By Kevin Devine
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The Ferryman

This article is over 5 years, 1 months old
Issue 426

Set in rural Armagh in 1981, against the backdrop of the IRA hunger strikes, The Ferryman centres on the Carney family as they prepare for the harvest.

Quinn Carney (Paddy Considine), once but no longer active in the IRA, and his wife Mary (Genevieve O’Reilly) have seven children. They share their home with Quinn’s uncle, Patrick, and his two aunts, Patricia and Maggie, or as the children call her, “Aunt Maggie Faraway”. This is because she appears to suffer from dementia, but every so often recovers herself sufficiently to tell them stories. These are mostly about the past, but as the play goes on, they seem to foreshadow the future.

The other members of the household are Caitlín, wife of Quinn’s brother Seamus, and their son, Oisín. Seamus was recruited into the IRA by his brother Quinn, but has been missing for many years. No one knew where he had gone until tonight, when the local priest, Father Horrigan, arrives with news of Seamus. Another character is Tom Kettle — a gentle Englishman who has somehow ended up in the locality, and who, in a reversal of the usual national stereotypes, does odd-jobs for the Carneys.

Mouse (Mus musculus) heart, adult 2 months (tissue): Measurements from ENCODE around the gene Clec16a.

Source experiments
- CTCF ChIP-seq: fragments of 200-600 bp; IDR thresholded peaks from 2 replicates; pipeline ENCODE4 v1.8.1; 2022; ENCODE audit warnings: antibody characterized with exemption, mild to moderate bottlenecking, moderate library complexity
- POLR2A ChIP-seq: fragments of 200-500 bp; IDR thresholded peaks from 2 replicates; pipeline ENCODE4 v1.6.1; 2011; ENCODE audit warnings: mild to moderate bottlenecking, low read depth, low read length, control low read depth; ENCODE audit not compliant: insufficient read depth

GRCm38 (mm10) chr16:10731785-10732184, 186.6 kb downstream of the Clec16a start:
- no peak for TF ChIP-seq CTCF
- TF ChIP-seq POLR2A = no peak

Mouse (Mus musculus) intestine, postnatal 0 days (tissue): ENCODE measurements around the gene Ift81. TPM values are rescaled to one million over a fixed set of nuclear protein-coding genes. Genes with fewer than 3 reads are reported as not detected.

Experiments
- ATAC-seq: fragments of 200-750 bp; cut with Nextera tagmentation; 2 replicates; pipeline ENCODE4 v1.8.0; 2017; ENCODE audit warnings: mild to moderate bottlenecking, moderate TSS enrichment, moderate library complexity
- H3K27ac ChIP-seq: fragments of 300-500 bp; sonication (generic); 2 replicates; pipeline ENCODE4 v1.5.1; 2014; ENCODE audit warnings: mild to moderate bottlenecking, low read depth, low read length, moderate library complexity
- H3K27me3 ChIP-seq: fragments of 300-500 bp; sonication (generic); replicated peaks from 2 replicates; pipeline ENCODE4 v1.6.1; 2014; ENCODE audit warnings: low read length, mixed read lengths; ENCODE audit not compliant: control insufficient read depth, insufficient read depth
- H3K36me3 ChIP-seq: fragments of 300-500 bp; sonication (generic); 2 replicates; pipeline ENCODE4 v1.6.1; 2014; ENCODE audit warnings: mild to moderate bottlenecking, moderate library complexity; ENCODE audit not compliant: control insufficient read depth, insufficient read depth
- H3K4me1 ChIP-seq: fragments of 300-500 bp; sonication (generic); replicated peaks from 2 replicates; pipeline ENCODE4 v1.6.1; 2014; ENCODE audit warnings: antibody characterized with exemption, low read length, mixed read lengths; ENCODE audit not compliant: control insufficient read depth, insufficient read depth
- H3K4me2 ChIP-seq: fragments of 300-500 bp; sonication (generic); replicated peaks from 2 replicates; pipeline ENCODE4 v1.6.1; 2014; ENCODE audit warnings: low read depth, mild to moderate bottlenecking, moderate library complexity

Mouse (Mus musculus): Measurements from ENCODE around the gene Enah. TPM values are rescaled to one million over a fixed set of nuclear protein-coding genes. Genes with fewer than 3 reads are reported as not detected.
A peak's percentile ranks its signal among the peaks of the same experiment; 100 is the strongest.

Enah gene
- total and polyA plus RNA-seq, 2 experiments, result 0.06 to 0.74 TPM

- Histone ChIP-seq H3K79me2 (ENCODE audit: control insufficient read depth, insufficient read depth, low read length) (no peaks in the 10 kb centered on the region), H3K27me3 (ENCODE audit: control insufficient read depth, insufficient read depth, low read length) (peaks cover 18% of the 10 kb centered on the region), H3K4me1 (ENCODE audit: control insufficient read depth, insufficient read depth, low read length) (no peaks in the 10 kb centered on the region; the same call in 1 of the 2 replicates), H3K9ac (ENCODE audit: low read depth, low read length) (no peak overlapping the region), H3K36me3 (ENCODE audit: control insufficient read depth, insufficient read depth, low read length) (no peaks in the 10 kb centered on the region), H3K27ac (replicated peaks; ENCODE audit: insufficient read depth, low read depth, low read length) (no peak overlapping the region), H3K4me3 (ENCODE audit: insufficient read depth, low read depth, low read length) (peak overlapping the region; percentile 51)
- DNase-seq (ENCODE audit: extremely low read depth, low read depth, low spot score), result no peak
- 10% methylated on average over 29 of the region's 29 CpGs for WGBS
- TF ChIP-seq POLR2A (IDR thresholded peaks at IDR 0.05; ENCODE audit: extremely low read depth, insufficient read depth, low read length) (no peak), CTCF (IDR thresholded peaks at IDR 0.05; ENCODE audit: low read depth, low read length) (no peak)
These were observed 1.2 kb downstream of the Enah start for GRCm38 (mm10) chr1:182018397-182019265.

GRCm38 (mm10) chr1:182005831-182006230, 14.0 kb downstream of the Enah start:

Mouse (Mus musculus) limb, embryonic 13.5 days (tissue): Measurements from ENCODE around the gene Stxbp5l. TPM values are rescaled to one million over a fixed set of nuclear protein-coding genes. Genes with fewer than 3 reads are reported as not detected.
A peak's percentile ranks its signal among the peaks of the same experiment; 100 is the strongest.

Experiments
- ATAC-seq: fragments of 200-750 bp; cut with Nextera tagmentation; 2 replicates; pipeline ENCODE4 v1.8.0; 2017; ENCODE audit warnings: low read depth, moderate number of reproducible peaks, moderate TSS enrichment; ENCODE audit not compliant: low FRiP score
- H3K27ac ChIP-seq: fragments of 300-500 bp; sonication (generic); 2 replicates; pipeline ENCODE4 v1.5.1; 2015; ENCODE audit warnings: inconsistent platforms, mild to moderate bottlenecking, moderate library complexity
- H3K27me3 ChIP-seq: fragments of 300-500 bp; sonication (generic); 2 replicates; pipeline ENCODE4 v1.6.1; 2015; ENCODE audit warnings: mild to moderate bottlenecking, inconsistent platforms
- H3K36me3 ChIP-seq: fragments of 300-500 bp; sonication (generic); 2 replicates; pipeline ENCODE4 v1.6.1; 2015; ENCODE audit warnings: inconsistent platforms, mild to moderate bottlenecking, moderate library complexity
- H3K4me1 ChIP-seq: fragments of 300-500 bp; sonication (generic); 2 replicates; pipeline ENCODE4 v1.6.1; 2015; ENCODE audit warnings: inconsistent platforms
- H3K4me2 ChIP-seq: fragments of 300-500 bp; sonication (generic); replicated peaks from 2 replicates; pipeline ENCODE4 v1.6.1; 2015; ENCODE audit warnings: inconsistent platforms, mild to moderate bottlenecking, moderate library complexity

The foremost aspect of the play is playwright Jez Butterworth’s lyrical script, in which he inserts both popular music and rebel songs to set the present against the past. Indeed, the invocation of the past, and for that matter those who have passed, is central to the story. Maggie is key here, but also important is Uncle Pat, who seems to be a kind of Armagh version of the poet Seamus Heaney, complete with classical Greek allusions. Caitlín and Quinn are both trying to escape what has gone before, but their attempts to do so seem doomed.

Butterworth’s setting, and his exploration of the historical context for the action, are good reasons to see the play. Anyone seeing it will be left in no doubt why Irishmen (and women) joined the IRA and waged war against the British state. As such it is a more than welcome addition to the not-very-long list of British plays about Ireland. But the specific atrocities it references, and the story it tells, especially the ending, might make it more likely to appeal to mainstream critics in Britain. It is, though, a very good play.

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